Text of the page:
Michael Knights is the Jill and Jay Bernstein Fellow at The Washington Institute and cofounder of the Militia Spotlight platform, which offers in-depth analysis of developments related to Iran-backed militias.
Washington has signaled that its patience is wearing thin with the group's pivotal role in two dozen attacks on U.S. forces in Iraq and Syria in a month.
On November 17, the U.S. Treasury Department's Office of Foreign Assets Control (OFAC) sanctioned seven individuals associated with the Iran-backed militias Kataib Hezbollah (KH) and Kataib Sayyid al-Shuhada (KSS), and designated KSS as a whole. This first part will cover the KH designations; Part 2 will look at KSS and its leader, Abu Ala al-Walai.
Kataib Hezbollah Designations
OFAC designated five KH commanders for their involvement in “a spate of recent attacks against the United States and partners in Iraq and Syria.” Three are well-known:
Basim Mohammad Hasab al-Majidi (age 55) is described by OFAC as “the KH commercial development chief” and previously “the executive director of KH-affiliated satellite TV station Al-Ittijah” (see our profile of this station). The author previously misidentified his first name in a 2020 article, referring to him as “Sheikh Jassim al-Majedi (Abu Kadhim).” According to the preponderance of available evidence, he is critical to the Abu Fadak wing of KH, running its customs offices on the Kuwaiti, Iranian, and Jordanian borders as well as its investments in real estate, hotels, restaurants, security companies, and illicit clubs and bordellos.
Jafar al-Husseini (56) is described by OFAC as “one of KH’s main media spokesmen and has coordinated with KH fighters planning attacks against U.S. military commanders in Iraq.” He has previously been identified as KH's military spokesman and part of its Abu Hussein wing. On October 18—the day after the explosion at Gaza’s al-Ahli Hospital and the first KH strike on Iraq's al-Asad Air Base during the current wave of attacks—Husseini openly threatened to attack U.S. forces.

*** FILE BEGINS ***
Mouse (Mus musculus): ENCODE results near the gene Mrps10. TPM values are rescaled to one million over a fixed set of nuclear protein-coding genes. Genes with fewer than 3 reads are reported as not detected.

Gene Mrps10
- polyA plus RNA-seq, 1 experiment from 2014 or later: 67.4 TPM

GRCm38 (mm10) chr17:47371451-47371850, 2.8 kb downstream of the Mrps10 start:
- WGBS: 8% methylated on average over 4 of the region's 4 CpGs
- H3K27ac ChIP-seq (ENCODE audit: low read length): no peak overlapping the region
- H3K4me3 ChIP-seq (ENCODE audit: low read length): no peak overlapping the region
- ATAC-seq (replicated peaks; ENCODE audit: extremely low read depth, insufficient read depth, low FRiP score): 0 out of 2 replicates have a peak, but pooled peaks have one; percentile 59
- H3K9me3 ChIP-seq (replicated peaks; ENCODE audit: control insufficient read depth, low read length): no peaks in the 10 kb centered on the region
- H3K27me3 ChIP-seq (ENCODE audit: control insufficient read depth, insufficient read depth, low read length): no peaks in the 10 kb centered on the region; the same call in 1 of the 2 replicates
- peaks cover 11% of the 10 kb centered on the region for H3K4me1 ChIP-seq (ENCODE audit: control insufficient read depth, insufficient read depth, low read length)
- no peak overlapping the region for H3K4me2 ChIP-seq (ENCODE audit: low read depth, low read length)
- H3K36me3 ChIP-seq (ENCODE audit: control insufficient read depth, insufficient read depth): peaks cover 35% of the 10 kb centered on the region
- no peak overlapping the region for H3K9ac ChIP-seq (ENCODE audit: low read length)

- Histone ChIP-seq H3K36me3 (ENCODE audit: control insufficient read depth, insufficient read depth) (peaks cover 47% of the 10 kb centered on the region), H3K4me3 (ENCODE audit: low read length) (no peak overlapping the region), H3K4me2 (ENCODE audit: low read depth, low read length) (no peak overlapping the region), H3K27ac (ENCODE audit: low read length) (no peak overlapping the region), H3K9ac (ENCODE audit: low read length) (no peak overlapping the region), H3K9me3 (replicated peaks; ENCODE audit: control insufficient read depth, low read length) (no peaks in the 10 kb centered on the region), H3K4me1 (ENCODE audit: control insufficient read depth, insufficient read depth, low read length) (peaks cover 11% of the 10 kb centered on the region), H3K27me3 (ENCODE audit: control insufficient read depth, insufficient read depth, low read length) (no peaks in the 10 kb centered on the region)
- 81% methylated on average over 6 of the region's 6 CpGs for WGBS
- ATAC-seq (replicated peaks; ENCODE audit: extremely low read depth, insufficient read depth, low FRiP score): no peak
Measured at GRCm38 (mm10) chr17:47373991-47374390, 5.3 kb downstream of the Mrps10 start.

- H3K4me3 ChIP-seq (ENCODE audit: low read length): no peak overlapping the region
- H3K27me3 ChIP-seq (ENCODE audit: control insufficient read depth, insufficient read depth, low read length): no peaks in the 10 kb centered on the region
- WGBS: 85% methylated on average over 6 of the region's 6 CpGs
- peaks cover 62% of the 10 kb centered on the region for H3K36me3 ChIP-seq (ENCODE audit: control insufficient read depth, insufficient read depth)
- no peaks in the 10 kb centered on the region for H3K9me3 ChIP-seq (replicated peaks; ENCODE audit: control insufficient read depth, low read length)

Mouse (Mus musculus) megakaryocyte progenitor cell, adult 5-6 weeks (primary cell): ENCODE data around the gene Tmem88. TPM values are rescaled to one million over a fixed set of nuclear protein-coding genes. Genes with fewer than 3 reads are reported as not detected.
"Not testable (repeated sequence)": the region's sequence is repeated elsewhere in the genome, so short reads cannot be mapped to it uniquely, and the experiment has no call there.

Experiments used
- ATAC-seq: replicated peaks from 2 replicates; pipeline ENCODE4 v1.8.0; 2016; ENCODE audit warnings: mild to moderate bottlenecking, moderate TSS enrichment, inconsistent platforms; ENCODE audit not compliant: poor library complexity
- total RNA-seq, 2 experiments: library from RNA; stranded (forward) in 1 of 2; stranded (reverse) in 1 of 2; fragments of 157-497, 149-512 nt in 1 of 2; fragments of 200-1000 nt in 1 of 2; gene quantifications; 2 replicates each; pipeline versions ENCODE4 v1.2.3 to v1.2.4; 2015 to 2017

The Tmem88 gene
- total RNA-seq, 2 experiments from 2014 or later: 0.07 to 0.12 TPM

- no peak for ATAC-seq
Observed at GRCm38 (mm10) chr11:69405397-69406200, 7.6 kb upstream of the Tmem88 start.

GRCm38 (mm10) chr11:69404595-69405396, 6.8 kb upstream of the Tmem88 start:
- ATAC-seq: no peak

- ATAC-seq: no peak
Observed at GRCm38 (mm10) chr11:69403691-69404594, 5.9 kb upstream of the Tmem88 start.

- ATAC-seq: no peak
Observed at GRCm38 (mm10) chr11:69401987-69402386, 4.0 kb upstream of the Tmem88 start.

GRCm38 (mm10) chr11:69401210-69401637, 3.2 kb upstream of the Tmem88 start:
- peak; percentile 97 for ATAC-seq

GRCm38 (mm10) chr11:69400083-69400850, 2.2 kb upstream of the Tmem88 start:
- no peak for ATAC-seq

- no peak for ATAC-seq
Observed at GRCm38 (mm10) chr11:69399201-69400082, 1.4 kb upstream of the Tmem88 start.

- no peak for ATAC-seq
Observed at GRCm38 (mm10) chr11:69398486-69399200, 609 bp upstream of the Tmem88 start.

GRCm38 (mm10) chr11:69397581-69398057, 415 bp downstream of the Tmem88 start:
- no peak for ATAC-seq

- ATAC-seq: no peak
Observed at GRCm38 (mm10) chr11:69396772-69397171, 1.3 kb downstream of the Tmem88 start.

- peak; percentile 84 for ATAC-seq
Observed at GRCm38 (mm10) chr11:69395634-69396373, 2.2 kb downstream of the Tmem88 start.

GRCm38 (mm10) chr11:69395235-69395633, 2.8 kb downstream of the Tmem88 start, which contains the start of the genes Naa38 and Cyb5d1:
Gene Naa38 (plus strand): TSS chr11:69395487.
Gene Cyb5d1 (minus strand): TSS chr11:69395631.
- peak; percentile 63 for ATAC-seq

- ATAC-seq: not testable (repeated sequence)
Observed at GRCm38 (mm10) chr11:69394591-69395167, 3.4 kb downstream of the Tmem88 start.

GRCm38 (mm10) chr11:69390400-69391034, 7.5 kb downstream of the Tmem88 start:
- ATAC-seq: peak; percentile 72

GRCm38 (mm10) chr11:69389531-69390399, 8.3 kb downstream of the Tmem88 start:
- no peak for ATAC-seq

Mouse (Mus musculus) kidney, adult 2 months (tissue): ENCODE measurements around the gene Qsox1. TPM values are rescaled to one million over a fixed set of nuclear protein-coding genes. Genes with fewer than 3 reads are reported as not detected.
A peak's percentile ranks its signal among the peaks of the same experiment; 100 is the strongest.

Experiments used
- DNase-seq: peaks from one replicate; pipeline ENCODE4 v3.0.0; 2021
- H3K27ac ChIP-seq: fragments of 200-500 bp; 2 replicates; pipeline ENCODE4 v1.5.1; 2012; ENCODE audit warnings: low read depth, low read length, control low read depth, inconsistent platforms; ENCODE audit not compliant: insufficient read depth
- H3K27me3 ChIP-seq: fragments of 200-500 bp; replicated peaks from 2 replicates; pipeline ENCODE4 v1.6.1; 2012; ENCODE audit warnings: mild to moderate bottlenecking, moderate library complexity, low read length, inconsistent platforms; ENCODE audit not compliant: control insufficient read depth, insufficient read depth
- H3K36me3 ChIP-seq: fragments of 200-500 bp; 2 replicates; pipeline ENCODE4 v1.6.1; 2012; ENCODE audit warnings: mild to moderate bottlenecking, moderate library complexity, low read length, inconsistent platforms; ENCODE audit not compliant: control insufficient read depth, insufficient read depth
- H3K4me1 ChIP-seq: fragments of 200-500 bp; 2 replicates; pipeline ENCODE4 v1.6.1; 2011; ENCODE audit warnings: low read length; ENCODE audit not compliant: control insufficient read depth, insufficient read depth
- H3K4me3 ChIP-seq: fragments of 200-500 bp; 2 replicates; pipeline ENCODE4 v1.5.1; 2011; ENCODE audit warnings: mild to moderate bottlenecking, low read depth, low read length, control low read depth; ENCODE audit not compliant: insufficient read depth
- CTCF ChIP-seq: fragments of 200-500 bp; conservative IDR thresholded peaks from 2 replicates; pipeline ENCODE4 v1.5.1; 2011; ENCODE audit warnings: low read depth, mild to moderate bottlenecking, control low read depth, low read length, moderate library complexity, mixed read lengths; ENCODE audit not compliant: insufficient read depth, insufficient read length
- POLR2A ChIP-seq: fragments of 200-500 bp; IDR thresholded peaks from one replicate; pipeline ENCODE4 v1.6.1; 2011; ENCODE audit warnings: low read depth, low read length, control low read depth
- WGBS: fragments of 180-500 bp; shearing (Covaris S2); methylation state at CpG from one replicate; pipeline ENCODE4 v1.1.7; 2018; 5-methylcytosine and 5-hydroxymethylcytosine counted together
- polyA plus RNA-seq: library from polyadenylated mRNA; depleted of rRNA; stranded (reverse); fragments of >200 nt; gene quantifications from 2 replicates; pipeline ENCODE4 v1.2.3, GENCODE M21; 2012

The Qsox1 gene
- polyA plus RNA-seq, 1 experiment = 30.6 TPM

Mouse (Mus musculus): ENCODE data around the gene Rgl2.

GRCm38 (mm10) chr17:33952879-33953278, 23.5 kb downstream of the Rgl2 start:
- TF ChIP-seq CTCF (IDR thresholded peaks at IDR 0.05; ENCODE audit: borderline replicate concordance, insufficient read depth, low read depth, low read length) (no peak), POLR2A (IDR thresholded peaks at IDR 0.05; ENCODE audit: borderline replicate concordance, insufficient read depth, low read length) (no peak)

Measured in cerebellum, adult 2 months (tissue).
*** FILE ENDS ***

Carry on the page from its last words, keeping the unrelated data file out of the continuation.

Imad Naji al-Bahadli (48) is described by OFAC as “a member of KH’s governing Shura Council,” involved in developing “U.S. military installations and U.S. companies” in Iraq for future attacks, organizing the training of militants in Lebanese Hezbollah camps, carrying out attacks and kidnappings, and intimidating Iraqi politicians who do not support the removal of U.S. forces. He is also known by a variety of other Kurdish and Arabic names: Adhab Kaytan al-Bahaliay, Sattar Jabbar al-Taaban, and, most typically, Abu Iman. He currently serves as director of intelligence for the Iraqi state-funded Popular Mobilization Forces (PMF).
Two more-obscure KH commanders were also sanctioned:
Khalid Kadhim Jasim al-Sukayni (aka Abu Humayyid) (51) is described by OFAC as “a senior KH military commander who has worked with [Iran's Islamic Revolutionary Guard Corps] to train KH fighters.”
Habib Hasan Mughamis al-Darraji (aka Abu Ridha) (47) is described by OFAC as “KH’s foreign affairs chief” who “coordinated the training of KH fighters in Iran with the IRGC” and who played a role in cross-border smuggling to provide weapons for KH fighters in Iraq.
The final person designated was Mojtaba Jahandust Marghub, an Iranian national with alleged terrorist connections to the IRGC and KH. OFAC describes him as an official with the IRGC's Qods Force "who facilitates the travel and training of KH fighters in Iran.”
The Treasury designations and supporting materials appear aimed at putting the spotlight on KH as one of the lead players in the current wave of attacks on U.S. targets, which began on October 17 and number more than 70 as of this writing. According to Militia Spotlight's attack tracker, KH has undertaken at least 24 of these strikes during this period (based on our calculation of each militia's geographic areas of responsibility; KH is deemed responsible for attacks on al-Asad in Iraq and al-Tanf in Syria). One U.S. citizen died as a result of these KH attacks, suffering a heart attack during a rocket attack on al-Asad.
The designations also underline the tight connection that the Biden administration is drawing between attacks in Iraq/Syria and the support that militias receive from training camps and cross-border weapons shipments involving Iran and Lebanese Hezbollah. Moreover, the terrorist designation of groups like KH, the IRGC, and Lebanese Hezbollah could foreshadow U.S. kinetic strikes on the newly sanctioned officials or their colleagues.